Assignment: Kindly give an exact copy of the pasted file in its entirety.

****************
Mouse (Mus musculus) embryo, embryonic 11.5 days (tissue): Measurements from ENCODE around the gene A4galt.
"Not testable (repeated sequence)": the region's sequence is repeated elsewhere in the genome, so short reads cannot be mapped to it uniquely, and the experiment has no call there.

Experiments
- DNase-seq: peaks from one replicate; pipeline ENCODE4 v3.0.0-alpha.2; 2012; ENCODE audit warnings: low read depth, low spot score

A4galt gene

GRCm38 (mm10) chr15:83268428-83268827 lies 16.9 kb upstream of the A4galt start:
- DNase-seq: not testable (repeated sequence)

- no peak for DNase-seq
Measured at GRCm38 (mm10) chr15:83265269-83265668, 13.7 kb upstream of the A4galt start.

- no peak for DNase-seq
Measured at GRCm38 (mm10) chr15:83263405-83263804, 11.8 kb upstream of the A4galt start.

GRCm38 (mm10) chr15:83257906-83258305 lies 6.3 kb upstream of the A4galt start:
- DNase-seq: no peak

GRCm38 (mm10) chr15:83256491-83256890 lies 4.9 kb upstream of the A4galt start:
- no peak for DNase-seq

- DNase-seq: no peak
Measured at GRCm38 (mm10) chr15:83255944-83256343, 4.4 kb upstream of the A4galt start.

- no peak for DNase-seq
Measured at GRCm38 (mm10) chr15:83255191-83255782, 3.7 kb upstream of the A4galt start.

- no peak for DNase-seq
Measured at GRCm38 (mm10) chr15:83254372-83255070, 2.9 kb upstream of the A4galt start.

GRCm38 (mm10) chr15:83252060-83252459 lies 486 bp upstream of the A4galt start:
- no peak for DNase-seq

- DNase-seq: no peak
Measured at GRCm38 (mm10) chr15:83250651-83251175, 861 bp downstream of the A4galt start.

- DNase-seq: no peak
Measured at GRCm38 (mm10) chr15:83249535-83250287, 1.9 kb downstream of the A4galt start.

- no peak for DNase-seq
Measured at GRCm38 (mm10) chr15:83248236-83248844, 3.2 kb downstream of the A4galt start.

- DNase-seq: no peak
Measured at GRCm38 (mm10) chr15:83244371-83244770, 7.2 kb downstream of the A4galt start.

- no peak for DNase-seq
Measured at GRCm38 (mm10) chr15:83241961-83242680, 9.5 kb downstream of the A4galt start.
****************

Mouse (Mus musculus) embryo, embryonic 11.5 days (tissue): Measurements from ENCODE around the gene A4galt.
"Not testable (repeated sequence)": the region's sequence is repeated elsewhere in the genome, so short reads cannot be mapped to it uniquely, and the experiment has no call there.

Experiments
- DNase-seq: peaks from one replicate; pipeline ENCODE4 v3.0.0-alpha.2; 2012; ENCODE audit warnings: low read depth, low spot score

A4galt gene

GRCm38 (mm10) chr15:83268428-83268827 lies 16.9 kb upstream of the A4galt start:
- DNase-seq: not testable (repeated sequence)

- no peak for DNase-seq
Measured at GRCm38 (mm10) chr15:83265269-83265668, 13.7 kb upstream of the A4galt start.

- no peak for DNase-seq
Measured at GRCm38 (mm10) chr15:83263405-83263804, 11.8 kb upstream of the A4galt start.

GRCm38 (mm10) chr15:83257906-83258305 lies 6.3 kb upstream of the A4galt start:
- DNase-seq: no peak

GRCm38 (mm10) chr15:83256491-83256890 lies 4.9 kb upstream of the A4galt start:
- no peak for DNase-seq

- DNase-seq: no peak
Measured at GRCm38 (mm10) chr15:83255944-83256343, 4.4 kb upstream of the A4galt start.

- no peak for DNase-seq
Measured at GRCm38 (mm10) chr15:83255191-83255782, 3.7 kb upstream of the A4galt start.

- no peak for DNase-seq
Measured at GRCm38 (mm10) chr15:83254372-83255070, 2.9 kb upstream of the A4galt start.

GRCm38 (mm10) chr15:83252060-83252459 lies 486 bp upstream of the A4galt start:
- no peak for DNase-seq

- DNase-seq: no peak
Measured at GRCm38 (mm10) chr15:83250651-83251175, 861 bp downstream of the A4galt start.

- DNase-seq: no peak
Measured at GRCm38 (mm10) chr15:83249535-83250287, 1.9 kb downstream of the A4galt start.

- no peak for DNase-seq
Measured at GRCm38 (mm10) chr15:83248236-83248844, 3.2 kb downstream of the A4galt start.

- DNase-seq: no peak
Measured at GRCm38 (mm10) chr15:83244371-83244770, 7.2 kb downstream of the A4galt start.

- no peak for DNase-seq
Measured at GRCm38 (mm10) chr15:83241961-83242680, 9.5 kb downstream of the A4galt start.